On June 29 the Slow Flower Summit is happening in Washington, D.C.!
The website tells us: Developed and produced by Debra Prinzing and Slow Flowers LLC, this one-day event is designed to celebrate American Flowers Week and bring together creatives, thought leaders and change agents with a lecture series featuring leading voices in the progressive American-grown floral community.
The Summit began last year in Seattle, where GardenRant’s own Amy Stewart (author of Flower Confidential) gave this keynote address.
This year the line-up of speakers looks awesome, and it includes two who are local to us in the Mid-Atlantic: Walker Marsh from Tha Flower Factory, an urban flower farm in Baltimore, and floral designer Kelly Shore, serving the DC area.
I’ll be there!
Then in July the National Children and Youth Garden Symposium is happening. It’s a professional development event for people who work with, or are interested in working with young people in garden settings and other outdoor env..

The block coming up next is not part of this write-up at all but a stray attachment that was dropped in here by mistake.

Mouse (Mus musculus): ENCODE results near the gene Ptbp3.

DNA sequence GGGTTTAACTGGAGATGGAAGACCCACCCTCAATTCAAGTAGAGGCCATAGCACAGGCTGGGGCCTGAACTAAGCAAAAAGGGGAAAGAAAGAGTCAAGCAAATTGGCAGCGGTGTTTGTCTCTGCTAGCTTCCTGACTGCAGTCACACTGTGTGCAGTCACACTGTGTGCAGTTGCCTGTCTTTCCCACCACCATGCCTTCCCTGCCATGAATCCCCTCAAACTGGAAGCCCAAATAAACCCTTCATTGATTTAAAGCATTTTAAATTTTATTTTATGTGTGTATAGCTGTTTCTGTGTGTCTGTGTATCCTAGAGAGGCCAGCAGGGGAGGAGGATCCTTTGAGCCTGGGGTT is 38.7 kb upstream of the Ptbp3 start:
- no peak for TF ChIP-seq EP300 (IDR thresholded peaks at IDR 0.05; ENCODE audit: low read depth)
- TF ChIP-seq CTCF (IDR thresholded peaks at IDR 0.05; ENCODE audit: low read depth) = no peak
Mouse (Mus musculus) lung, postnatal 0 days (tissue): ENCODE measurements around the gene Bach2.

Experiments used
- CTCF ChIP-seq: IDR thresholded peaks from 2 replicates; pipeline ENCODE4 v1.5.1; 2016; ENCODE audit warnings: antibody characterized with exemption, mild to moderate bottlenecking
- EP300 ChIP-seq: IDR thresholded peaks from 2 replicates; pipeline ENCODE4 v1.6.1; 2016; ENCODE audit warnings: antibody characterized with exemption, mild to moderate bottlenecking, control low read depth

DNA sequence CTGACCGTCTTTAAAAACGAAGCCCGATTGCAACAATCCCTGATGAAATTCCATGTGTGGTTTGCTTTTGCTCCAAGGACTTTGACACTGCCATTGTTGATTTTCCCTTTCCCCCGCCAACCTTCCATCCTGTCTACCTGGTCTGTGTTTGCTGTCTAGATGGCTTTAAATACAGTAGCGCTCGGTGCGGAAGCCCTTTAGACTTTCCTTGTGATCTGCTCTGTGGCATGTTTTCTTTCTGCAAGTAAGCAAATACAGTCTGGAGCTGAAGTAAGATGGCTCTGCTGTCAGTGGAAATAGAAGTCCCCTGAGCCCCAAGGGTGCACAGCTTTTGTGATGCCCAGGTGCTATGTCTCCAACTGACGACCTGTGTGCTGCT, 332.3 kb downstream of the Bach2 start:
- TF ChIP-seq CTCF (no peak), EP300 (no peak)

I love this shape for smaller pots.
In a recent column, Washington Post gardening columnist Adrian Higgins addressed the long-hallowed “thriller/filler/spiller” theory of container gardening. He defended it and debunked it at the same time, which seems right to me. While it’s true that the drama of a tall plant is heightened by contrasting plants that spill over the sides and fill in the middle, there are plenty of other ways to create great containers. One big beautiful plant—papyrus, coleus, colocasia, banana—or a colorful array of dense annuals can be glorious in a good container. Ordinarily, however, I do like color contrast. My favorite contrasts are various permutations of yellow/purple/white, and green (light green). It tends to work better if the contrasting plants have different forms and textures, so you find yourself following t/f/s almost by default.